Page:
Alabama Baptists not immune to hunger issues; state Baptists can take lead in relief, advocacycomments (2)
October 10, 2013
By Grace Thornton
Jude was an Alabama Baptist preacher — a preacher who had no food.
Severe health issues cost him his job. He couldn’t walk anymore. His wife left him, and he lived in a dark house for a month when the power and water got cut off.
Then it got worse — he got evicted.
But evangelist Rick Hagans of Opelika tells Jude’s story as one of redemption. Funds from Global Hunger Relief (see story, page 4) given to Hagans’ Harvest Evangelism ministry helped give Jude a room in a recovery shelter with hot meals every day.
His first day at Harvest Evangelism, Jude sat down to a plate full of roast beef, mashed potatoes, biscuits and sweet tea.
“If you could’ve watched this man eat, you would’ve smiled and passed him seconds,” Hagans said. “Through your hunger fund giving, that’s exactly what the Alabama Baptist State Convention is doing — passing seconds to hungry men, women and children.”
Jude isn’t the only Alabama Baptist who’s been the recipient of funds from Global Hunger Relief.
A mother of three who is a member of First Baptist Church, Fairhope, had given to the church benevolent ministry in the past, and then she fell on hard times.
Her husband left her, and her income was slashed.
Connie Hardman, a member of First, Fairhope, said, “Once she was able to courageously voice her need to someone … discreetly we were able to give her food and food vouchers at our local grocery store. We didn’t realize how much this family had struggled until one of the children voiced that ‘now we can have milk in the house again.’”
Alabama Baptists like Hagans and Hardman are finding themselves on the front lines of the battle to end hunger in Alabama — something that is part of a much larger worldwide war, according to Bread for the World, a Christian ecumenical anti-hunger group.
Globally one in four children is stunted because of malnutrition. Demand for food is projected to rise 50 percent by 2030, according to Bread for the World.
In the United States, 49 million people face food insecurity on a daily basis, 15 million of those children, according to Feeding America.
The numbers are big, but victory is possible, said David Beckmann, president of Bread for the World.
“The number of extremely poor people in the world has been cut in half since 1990,” he said. “God has given our generation the possibility of ending hunger and extreme poverty — worldwide and certainly within our own richly blessed nation.”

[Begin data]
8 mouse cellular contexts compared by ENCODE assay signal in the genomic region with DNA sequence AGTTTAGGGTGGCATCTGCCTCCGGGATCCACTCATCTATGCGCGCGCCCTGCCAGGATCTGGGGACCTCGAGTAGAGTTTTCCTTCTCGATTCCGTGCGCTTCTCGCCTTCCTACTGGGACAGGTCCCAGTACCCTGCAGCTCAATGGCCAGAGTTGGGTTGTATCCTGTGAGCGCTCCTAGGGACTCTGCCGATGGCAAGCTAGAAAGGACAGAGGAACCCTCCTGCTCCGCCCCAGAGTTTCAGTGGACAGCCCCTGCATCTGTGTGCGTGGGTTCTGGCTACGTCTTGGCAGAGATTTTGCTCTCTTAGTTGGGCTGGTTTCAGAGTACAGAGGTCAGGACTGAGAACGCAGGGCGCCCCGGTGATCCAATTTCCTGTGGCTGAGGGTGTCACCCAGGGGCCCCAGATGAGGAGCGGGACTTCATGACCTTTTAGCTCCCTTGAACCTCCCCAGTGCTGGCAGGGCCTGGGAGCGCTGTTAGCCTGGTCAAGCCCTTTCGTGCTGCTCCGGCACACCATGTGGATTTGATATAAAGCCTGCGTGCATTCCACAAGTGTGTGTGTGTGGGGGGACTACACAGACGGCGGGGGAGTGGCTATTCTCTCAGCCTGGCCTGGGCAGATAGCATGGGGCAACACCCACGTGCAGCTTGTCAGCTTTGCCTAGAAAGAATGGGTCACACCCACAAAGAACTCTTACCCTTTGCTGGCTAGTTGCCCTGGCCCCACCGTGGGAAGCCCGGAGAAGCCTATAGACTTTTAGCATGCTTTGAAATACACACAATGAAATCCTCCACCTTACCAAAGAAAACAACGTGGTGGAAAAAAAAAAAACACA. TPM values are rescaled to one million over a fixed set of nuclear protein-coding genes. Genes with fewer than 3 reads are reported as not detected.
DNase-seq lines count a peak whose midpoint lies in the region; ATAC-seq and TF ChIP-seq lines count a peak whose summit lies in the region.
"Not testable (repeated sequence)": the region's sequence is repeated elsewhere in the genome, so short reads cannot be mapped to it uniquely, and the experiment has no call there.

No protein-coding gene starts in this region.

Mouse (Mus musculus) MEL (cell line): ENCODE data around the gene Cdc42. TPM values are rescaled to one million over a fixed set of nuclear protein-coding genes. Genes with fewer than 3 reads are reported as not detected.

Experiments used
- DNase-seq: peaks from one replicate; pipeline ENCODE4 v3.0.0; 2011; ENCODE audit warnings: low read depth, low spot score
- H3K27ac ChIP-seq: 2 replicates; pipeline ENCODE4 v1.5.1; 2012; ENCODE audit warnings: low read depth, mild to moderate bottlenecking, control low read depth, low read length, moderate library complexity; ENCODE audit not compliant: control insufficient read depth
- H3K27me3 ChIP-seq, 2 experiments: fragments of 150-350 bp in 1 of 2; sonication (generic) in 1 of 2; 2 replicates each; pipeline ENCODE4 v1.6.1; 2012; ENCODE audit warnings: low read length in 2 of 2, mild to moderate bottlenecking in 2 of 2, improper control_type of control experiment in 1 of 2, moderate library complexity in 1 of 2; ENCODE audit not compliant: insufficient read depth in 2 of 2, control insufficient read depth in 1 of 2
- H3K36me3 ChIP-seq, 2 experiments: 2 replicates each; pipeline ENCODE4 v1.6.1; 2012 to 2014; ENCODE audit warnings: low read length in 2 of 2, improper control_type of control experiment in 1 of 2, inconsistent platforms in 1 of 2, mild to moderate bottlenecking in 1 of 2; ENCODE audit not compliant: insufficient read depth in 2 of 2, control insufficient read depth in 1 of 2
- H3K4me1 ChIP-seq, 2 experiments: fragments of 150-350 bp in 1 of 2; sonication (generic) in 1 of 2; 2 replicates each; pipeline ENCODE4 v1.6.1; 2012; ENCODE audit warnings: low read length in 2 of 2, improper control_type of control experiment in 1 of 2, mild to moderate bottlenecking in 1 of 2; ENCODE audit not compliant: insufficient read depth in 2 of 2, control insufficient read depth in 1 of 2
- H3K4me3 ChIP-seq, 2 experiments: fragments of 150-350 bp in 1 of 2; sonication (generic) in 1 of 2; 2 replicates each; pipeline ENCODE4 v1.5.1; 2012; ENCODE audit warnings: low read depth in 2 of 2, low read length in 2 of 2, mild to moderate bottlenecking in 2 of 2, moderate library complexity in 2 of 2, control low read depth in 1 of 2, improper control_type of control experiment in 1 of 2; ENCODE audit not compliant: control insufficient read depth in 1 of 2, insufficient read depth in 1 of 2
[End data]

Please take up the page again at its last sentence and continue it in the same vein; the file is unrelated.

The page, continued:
Forty-three religious leaders — including Beckmann — signed a statement that said “with concerted effort, a system to hold all nations accountable and God’s help, we believe this is an achievable goal.”
In 2000, 189 countries got behind the United Nations’ Millennium Development Goals (MDGs), which sought to cut the proportion of people living with hunger and poverty by the end of 2015.
According to Bread for the World, the poverty goal has been met, but the hunger target hasn’t.
It’s still attainable, Bread leaders said, but even as they push for that they are focusing largely on what comes next after the MDGs end in 2015.
Bread for the World “urges the president of the United States to provide leadership to get the nations of the world to set specific goals for continued progress against poverty and hunger — and announce a goal and plan to end hunger in America,” Beckmann
According to Bread for the World, “the reason the United States still has hungry people is simply that national, state and local government leaders have not made hunger a top priority. With effective leadership and the right strategies, hunger and poverty could be ended in the United States much earlier than 2040.”
The organization encourages faith-based groups to urge the president to become more involved in developing a framework for the years following the MDGs’ conclusion and to “take the lead in rallying all countries to support a goal of ending hunger and poverty.”
This is where LaMarco Cable, Bread’s deputy director of organizing and grassroots capacity building, said Alabamians could help.
“We are making the case that goals (for the future) should truly be universal, meaning that they should apply to all countries, including the United States,” Cable said. U.S. leadership, he said, needs to be encouraged by Americans to address the issue on American soil, not just focus on low-income countries as the MDGs did.
To back this principle up at home, Alabama Baptists continue to meet hunger needs head on in their communities — Alabama Baptists like Michelle Weaver, coordinator of the food and benevolence ministry at First Baptist Church, Alabaster.
“A family of Mormons visited our church, and we found out that between the six of them in the household they were barely eating,” Weaver said.
Church members took groceries to their home and even organized to prepare them meals, she said. “Between all of the ministering to this family and assisting them with groceries, they continued to visit our church.”
They are now members and have professed Jesus Christ as Savior, Weaver said.
George Thompson, director of missions for Judson Baptist Association, said Baptists in his area have been able to see similar needs met.
“The director of Love in Action (a Judson Association ministry center in Abbeville) was approached by a new client who was crying real tears, saying ‘You have helped me so much with this food. I am so hungry.’ She was ‘for real’ hungry,” Thompson said.
“We have had more than a few to shed real tears when receiving Jesus Christ as Savior” after they are touched by people meeting their needs, he said.
“These are only a few of the stories we hear often.”
For more information about Global Hunger Relief, visit www.GlobalHungerRelief.com. For more information about Bread for the World and the MDGs, visit www.bread.org.
EDITOR’S NOTE — Some names have been changed.